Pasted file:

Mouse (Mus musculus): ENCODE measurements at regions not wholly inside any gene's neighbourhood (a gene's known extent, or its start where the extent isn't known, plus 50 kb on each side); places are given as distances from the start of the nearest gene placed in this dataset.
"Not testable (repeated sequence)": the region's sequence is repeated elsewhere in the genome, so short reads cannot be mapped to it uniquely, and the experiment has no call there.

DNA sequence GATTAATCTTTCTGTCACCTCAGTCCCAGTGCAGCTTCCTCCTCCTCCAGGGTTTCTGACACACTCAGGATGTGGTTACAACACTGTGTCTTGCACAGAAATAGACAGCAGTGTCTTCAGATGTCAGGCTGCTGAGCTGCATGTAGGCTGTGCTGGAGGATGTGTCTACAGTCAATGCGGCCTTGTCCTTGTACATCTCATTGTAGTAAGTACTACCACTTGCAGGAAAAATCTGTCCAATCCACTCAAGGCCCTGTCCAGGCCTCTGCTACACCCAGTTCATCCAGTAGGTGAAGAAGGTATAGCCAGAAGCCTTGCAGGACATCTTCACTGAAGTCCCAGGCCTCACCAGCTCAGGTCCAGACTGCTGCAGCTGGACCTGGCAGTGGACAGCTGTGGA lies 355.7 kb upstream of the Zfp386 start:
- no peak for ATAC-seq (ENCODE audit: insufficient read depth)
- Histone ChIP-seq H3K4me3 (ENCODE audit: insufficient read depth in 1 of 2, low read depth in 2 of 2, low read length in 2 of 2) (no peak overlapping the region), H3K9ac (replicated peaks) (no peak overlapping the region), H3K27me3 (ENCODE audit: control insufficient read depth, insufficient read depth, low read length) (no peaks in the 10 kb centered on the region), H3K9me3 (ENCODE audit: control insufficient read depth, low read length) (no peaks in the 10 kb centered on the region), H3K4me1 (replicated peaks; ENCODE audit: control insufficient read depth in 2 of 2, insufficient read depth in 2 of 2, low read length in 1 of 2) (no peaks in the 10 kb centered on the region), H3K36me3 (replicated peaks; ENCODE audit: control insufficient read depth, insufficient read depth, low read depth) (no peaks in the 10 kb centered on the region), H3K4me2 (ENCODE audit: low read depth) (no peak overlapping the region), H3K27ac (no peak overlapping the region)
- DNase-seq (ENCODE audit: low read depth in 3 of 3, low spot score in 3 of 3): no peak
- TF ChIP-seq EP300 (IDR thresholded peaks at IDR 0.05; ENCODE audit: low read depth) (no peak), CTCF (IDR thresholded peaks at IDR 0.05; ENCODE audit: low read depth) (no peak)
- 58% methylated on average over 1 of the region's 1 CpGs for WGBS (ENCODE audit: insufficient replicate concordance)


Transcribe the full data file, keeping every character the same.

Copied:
Mouse (Mus musculus): ENCODE measurements at regions not wholly inside any gene's neighbourhood (a gene's known extent, or its start where the extent isn't known, plus 50 kb on each side); places are given as distances from the start of the nearest gene placed in this dataset.
"Not testable (repeated sequence)": the region's sequence is repeated elsewhere in the genome, so short reads cannot be mapped to it uniquely, and the experiment has no call there.

DNA sequence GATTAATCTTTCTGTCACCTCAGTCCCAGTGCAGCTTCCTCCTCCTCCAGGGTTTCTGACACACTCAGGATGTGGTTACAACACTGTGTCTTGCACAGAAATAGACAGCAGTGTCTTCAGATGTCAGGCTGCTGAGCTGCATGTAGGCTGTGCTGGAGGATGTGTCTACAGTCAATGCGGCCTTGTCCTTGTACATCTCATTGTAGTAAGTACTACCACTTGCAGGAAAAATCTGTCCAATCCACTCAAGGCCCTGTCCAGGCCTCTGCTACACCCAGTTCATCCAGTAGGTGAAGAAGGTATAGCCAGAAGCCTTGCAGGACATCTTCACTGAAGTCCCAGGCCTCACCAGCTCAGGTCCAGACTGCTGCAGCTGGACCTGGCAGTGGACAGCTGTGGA lies 355.7 kb upstream of the Zfp386 start:
- no peak for ATAC-seq (ENCODE audit: insufficient read depth)
- Histone ChIP-seq H3K4me3 (ENCODE audit: insufficient read depth in 1 of 2, low read depth in 2 of 2, low read length in 2 of 2) (no peak overlapping the region), H3K9ac (replicated peaks) (no peak overlapping the region), H3K27me3 (ENCODE audit: control insufficient read depth, insufficient read depth, low read length) (no peaks in the 10 kb centered on the region), H3K9me3 (ENCODE audit: control insufficient read depth, low read length) (no peaks in the 10 kb centered on the region), H3K4me1 (replicated peaks; ENCODE audit: control insufficient read depth in 2 of 2, insufficient read depth in 2 of 2, low read length in 1 of 2) (no peaks in the 10 kb centered on the region), H3K36me3 (replicated peaks; ENCODE audit: control insufficient read depth, insufficient read depth, low read depth) (no peaks in the 10 kb centered on the region), H3K4me2 (ENCODE audit: low read depth) (no peak overlapping the region), H3K27ac (no peak overlapping the region)
- DNase-seq (ENCODE audit: low read depth in 3 of 3, low spot score in 3 of 3): no peak
- TF ChIP-seq EP300 (IDR thresholded peaks at IDR 0.05; ENCODE audit: low read depth) (no peak), CTCF (IDR thresholded peaks at IDR 0.05; ENCODE audit: low read depth) (no peak)
- 58% methylated on average over 1 of the region's 1 CpGs for WGBS (ENCODE audit: insufficient replicate concordance)